The Legendary John Wayne

He was a commanding screen presence, and I hugely liked every role I saw him in.

Marion Robert Morrison (May 26, 1907 – June 11, 1979), known professionally as John Wayne and nicknamed The Duke or Duke Wayne, was an American actor who became a popular icon through his starring roles in films made during Hollywood's Golden Age, especially in Western and war movies. His career flourished from the silent era of the 1920s through the American New Wave, as he appeared in a total of 179 film and television productions. He was among the top box-office draws for three decades, and he appeared with many other important Hollywood stars of his era. In 1999, the American Film Institute selected Wayne as one of the greatest male stars of classic American cinema.

Wayne was born in Winterset, Iowa, but gr ew up in Southern California. After losing his football scholarship to the University of Southern California from a bodysurfing accident, he began working for the Fox Film Corporation. He appeared mostly in small parts, but his first leading role came in Raoul Walsh's Western The Big Trail (1930), an early widescreen film epic that was a box-office failure. He played leading roles in numerous B movies during the 1930s, most of them also Westerns, without becoming a major name. John Ford's Stagecoach (1939) made Wayne a mainstream star, and he starred in 142 motion pictures altogether. According to one biographer, "John Wayne personified for millions the nation's frontier heritage."

Wayne's other roles in Westerns include a cattleman driving his herd on the Chisholm Trail in Red River (1948), a Civil War veteran whose niece is abducted by a tribe of Comanches in The Searchers (1956), a troubled rancher competing with a lawyer (James Stewart) for a woman's hand in The Man Who Shot Liberty Valance (1962), and a cantankerous one-eyed marshal in True Grit (1969), for which he received the Academy Award for Best Actor. He is also remembered for his roles in The Quiet Man (1952) with Maureen O'Hara, Rio Bravo (1959) with Dean Martin, and The Longest Day (1962). In his final screen performance, he starred as an aging gunfighter battling cancer in The Shootist (1976). He made his last public appearance at the Academy Awards ceremony on April 9, 1979, and died of stomach cancer two months later. He was posthumously awarded the Presidential Medal of Freedom, the highest civilian honor of the United States.

A man’s got to do what a man’s got to do.
True grit is making a decision and standing by it, doing what must be done.
Life is getting up one more time than you’ve been knocked down.
A man ought to do what he thinks is right.
You have to be a man before you can be a gentleman.
When you come slam bang up against trouble, it never looks half as bad if you face up to it.
All battles are fought by scared men who’d rather be some place else.
When you stop fighting, that’s death.
Well, there are some things a man just can’t run away from.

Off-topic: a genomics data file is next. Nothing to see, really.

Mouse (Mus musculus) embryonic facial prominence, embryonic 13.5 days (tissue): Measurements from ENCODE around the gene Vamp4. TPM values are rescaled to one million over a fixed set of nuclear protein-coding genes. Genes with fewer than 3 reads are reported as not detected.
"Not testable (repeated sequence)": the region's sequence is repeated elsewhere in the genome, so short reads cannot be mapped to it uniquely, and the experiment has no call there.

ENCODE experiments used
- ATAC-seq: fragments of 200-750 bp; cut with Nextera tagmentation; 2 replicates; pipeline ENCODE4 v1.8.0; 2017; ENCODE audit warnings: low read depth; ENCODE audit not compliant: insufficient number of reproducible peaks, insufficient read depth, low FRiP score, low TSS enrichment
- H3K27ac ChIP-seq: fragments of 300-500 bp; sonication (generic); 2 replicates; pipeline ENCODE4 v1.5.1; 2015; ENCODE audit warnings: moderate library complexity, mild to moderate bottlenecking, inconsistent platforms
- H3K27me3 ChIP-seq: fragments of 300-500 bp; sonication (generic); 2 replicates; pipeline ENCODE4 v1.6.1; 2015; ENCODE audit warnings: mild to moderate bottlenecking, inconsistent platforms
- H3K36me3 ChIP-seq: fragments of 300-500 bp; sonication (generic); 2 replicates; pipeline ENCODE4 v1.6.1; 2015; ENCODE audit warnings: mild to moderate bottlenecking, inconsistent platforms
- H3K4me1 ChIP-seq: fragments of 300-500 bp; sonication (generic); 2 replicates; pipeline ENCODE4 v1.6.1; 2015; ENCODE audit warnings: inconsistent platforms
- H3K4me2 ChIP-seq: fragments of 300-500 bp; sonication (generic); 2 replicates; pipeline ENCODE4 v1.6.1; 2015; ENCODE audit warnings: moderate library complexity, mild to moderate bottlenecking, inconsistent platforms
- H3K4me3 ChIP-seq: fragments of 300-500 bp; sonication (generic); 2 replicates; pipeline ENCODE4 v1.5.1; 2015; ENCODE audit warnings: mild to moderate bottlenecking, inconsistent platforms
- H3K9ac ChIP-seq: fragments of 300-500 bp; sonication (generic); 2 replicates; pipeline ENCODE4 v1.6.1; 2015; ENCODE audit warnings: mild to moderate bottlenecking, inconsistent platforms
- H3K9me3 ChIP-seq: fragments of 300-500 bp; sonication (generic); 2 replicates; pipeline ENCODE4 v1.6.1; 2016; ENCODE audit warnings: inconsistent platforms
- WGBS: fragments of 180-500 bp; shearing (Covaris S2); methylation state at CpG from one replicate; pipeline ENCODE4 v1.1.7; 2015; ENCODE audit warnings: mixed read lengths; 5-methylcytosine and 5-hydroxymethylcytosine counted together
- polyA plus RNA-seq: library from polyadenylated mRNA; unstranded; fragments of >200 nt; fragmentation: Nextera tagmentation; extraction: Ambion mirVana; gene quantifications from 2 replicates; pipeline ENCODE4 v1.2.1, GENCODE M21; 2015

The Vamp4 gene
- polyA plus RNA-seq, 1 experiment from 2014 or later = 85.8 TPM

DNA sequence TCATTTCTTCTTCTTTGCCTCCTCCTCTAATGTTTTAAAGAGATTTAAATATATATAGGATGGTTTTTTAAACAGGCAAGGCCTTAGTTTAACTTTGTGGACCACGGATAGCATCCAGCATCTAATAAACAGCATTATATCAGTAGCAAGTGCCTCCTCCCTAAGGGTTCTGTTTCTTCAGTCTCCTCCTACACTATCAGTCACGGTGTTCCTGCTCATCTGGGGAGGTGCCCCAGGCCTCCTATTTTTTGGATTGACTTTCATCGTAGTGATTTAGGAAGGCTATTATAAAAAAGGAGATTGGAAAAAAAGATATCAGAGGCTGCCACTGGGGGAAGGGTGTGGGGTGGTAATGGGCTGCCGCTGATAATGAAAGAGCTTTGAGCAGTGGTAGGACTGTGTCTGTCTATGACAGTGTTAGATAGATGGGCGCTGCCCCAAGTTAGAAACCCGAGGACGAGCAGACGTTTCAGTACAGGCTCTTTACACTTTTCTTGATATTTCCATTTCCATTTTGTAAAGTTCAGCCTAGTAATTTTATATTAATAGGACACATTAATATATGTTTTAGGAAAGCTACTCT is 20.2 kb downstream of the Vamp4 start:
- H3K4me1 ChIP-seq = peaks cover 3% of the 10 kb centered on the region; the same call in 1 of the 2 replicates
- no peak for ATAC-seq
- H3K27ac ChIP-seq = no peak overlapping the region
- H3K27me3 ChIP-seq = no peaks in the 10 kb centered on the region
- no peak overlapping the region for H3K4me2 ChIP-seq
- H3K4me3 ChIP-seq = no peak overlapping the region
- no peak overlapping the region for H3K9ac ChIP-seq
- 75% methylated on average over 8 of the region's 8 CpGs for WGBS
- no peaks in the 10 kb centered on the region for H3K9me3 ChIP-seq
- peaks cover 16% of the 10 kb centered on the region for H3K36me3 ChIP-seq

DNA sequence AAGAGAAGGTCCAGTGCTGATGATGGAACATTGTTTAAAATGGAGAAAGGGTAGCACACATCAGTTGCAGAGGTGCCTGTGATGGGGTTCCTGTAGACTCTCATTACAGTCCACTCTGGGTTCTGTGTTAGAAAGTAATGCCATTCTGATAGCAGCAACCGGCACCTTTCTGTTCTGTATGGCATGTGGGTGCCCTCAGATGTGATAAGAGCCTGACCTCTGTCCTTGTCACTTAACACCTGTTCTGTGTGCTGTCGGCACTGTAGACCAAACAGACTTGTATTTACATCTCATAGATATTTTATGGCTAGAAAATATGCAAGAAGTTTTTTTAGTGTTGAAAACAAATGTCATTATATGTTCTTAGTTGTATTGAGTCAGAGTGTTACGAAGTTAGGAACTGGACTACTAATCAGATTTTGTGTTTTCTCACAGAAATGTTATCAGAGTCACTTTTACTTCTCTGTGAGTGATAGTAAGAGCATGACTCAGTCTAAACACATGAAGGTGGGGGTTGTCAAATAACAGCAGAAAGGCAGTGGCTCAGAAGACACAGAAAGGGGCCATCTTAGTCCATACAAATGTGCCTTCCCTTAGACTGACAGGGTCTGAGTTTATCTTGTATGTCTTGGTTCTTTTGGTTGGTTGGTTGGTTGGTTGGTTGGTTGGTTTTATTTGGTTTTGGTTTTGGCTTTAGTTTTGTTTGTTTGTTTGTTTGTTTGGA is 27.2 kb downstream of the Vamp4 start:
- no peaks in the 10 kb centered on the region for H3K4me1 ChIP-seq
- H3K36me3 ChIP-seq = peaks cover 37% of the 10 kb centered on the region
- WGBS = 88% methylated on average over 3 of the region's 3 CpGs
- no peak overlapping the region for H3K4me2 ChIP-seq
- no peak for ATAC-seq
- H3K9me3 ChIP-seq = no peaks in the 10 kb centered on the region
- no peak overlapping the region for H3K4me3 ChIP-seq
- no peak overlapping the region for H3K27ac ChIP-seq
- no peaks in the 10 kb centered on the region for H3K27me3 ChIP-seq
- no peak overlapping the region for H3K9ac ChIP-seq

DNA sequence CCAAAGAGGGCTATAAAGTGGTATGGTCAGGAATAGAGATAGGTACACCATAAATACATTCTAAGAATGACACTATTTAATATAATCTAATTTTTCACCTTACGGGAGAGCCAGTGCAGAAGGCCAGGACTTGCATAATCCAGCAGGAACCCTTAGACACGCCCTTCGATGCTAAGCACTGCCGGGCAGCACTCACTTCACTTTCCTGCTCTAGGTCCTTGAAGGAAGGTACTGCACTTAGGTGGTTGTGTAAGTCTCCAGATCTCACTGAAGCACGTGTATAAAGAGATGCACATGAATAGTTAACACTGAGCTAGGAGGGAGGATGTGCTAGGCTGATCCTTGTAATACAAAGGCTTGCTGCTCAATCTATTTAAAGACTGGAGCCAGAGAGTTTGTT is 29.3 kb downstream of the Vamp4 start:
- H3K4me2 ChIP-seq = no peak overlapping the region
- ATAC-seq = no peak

Courage is being scared to death, but saddling up anyway.
A man’s got to have a code, a creed to live by, no matter his job.
Talk low, talk slow and don’t say too much.
A man deserves a second chance, but keep an eye on him.
Sure I wave the American flag. Do you know a better flag to wave?
Republic. I like the sound of the word.
Give the American people a good cause, and there’s nothing they can’t lick.
America is the land of freedom and that’s the way I enjoy living.
I am an old-fashioned, honest-to-goodness, flag waving patriot.
I didn’t vote for him, but he’s my President, and I hope he does a good job.
I’ve had three wives, six children and six grandchildren and I still don’t understand women.
Women have the right to work wherever they want, as long as they have the dinner ready when you get home.
Men forget everything; women remember everything.
Most men hate to shop. That’s why the men’s department is usually on the first floor of a department store, two inches from the door.
Ahh, women! I never met one yet that was half as reliable as a horse!
Nobody ever saw a cowboy on the psychiatrist’s couch.
I play John Wayne in every part regardless of the character, and I’ve been doing okay, haven’t I?
Tomorrow hopes we have learned something from yesterday.
Screw ambiguity. Perversion and corruption masquerade as ambiguity. I don’t trust ambiguity.
Life’s hard. It’s even harder when you’re stupid.
It rankles me when somebody tries to force somebody to do something.
We brought nothing into this world and it’s certain we can carry nothing out.
If you can’t be thankful for what you have, be thankful for what you have escaped.
I stay away from psychoanalyst’s couch scenes. Couches are good for one thing.
I stick to simple themes. Love. Hate. No nuances.
I’m an American actor. I work with my clothes on. I have to. Riding a horse can be pretty tough on your legs and elsewheres.
Sometimes I wonder whose side God’s on.
One look that works is better than twenty lines of dialogue.
This kind of war, you’ve gotta believe in what you’re fighting for.
Out here a man settles his own problems.
I’m a greedy old man. Life’s been good to me, and I want some more of it.
You’re short on ears and long on mouth.